Conveyor-Belt Sushi Rolls Into Scarsdale

Kura Revolving Sushi opens its first restaurant in Westchester, bringing conveyor-belt sushi to the community.

At Kura Revolving Sushi in Scarsdale’s Midway Shopping Center, a polite nod of acknowledgment is the appropriate response to the staff’s in-unison greeting of “Irasshaimase!” or “Welcome to my restaurant,” in Japanese.

This is not a full-service restaurant concept, nor would I call it counter service; Kura is in its own category: kaitenzushi or conveyor-belt sushi. Food is delivered to the table, not by servers, but via two conveyor belts; the lower is a variety of circulating dishes from which customers can grab directly the dishes they want, while the upper delivers to the guest the dishes ordered via a table touchscreen.


This system lends a futuristic A.I. feel to it (although I did spot actual humans in the kitchen preparing the food). There is even a drink runner robot; it was not functioning when I visited, so I hope to see R2D2 Junior up and running on my next visit. There is still (human) staff present to bring drinks to the table, explain the ordering procedure, refill waters, clear the table, and bring the check.

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Founded in 1977, Kura Sushi has grown significantly with more than 500 locations across Japan, Taiwan, and the United States (63 in America since the first U.S. one opened in 2008). Scarsdale is the first Westchester County location. The menus are consistent nationwide. But overseas, there are no Westernized rolls that present bold colors and strong flavors by adding high-fat ingredients such as mayonnaise, avocado, and cream cheese.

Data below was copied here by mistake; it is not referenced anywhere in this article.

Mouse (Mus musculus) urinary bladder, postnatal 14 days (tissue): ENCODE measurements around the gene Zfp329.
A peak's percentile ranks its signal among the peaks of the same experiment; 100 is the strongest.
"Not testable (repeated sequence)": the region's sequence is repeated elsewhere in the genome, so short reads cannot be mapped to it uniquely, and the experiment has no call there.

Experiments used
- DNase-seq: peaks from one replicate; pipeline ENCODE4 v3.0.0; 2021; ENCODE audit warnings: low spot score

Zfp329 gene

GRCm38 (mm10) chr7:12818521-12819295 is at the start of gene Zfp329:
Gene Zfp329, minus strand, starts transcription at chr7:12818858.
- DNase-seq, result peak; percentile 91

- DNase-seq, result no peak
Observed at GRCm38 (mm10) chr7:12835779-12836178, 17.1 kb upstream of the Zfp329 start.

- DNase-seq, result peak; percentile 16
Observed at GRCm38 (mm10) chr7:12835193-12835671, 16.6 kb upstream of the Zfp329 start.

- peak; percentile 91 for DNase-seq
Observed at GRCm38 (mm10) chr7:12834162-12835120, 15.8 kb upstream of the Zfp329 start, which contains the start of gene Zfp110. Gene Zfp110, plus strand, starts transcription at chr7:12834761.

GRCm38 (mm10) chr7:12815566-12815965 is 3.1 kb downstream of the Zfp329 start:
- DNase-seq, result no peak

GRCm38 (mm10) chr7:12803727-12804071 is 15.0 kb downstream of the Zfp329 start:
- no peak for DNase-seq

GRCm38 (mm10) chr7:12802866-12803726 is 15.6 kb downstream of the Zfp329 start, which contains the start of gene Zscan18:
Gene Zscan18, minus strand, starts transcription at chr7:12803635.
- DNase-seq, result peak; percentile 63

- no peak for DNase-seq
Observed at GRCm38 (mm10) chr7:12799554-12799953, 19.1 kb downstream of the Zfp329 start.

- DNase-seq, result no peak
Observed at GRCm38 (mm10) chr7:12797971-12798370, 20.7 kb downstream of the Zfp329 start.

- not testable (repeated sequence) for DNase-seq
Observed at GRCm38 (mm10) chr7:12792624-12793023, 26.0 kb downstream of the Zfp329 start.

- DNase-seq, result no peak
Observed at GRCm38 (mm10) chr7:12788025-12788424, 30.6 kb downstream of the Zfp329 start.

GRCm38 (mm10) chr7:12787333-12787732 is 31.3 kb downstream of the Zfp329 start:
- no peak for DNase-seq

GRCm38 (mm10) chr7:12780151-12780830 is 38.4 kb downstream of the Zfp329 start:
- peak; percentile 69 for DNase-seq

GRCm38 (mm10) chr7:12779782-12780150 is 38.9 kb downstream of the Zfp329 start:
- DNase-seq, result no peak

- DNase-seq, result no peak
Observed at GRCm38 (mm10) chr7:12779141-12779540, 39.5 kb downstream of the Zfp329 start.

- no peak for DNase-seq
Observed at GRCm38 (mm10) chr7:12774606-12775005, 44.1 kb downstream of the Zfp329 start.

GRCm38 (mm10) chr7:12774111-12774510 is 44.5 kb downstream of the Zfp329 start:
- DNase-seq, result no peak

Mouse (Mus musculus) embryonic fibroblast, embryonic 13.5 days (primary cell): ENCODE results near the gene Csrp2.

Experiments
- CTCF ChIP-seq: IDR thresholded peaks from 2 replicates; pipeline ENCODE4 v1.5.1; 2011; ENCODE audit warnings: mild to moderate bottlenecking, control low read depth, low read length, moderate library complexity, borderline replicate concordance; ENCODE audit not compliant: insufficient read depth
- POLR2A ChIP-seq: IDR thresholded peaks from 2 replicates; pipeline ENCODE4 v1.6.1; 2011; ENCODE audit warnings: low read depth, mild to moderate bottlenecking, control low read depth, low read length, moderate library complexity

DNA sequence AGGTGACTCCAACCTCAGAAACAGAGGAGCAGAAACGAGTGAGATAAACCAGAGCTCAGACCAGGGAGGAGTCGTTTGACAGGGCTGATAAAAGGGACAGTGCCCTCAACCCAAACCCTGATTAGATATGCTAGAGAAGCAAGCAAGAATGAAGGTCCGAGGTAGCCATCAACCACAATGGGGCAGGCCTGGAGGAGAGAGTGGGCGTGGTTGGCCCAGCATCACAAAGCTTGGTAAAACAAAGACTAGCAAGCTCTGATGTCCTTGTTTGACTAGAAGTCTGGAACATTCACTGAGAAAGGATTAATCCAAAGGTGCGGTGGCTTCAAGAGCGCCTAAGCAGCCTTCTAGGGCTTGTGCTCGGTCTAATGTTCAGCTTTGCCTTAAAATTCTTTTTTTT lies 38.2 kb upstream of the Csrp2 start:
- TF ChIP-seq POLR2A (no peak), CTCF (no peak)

Each plate is specially priced ($3.85 for sushi with two to three pieces per plate; prices vary for other dishes, including udon, ramen, sides, desserts). And, darn it, there are many plates to choose from: more than 140 items, ranging from your basic salmon nigiri and California roll to sea urchin gunkan and yellowtail cheek.

The tonkotsu ramen (pork, boiled egg, green onion), spicy garlic popcorn shrimp roll, tuna yukhoe (seaweed-wrapped tuna and sushi rice topped with a boiled egg yolk and drizzled in a sweet Japanese barbecue sauce), umami cucumber salad, crispy rice with crab mayo, and spider roll with fried crab are items I would order again. There are some interesting desserts to sample, including black sesame mochi ice cream, Japanese-style soymilk doughnuts, and taiyaki ice cream (a fish-shaped pastry filled with sweet red bean paste paired with vanilla ice cream).


Kura states the offerings are free from artificial seasonings, sweeteners, colorings, and preservatives, which isn’t always the case with big food chains.

Also, there is a certain appeal for children here, as prizes are also part of the experience. As you finish a plate, you insert it into a small slot near your table. For every five plates inserted, a colorful cartoon animation lights up on the kiosk; reach 15 plates, and you earn a prize (typically an anime badge). Manager Ryo Shibazaki says on a busy dinner service, they go through about 3,000 plates of sushi — that’s a lot of badges.

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Ryo Shibazaki
Ryo Shibazaki

Beyond the novelty and fun of the conveyor belt, Kura is a solid and relatively affordable dining experience for a casual lunch or dinner.

Kura Revolving Sushi
Midway Shopping Center, 913a Central Ave, Scarsdale; 914.215.5885

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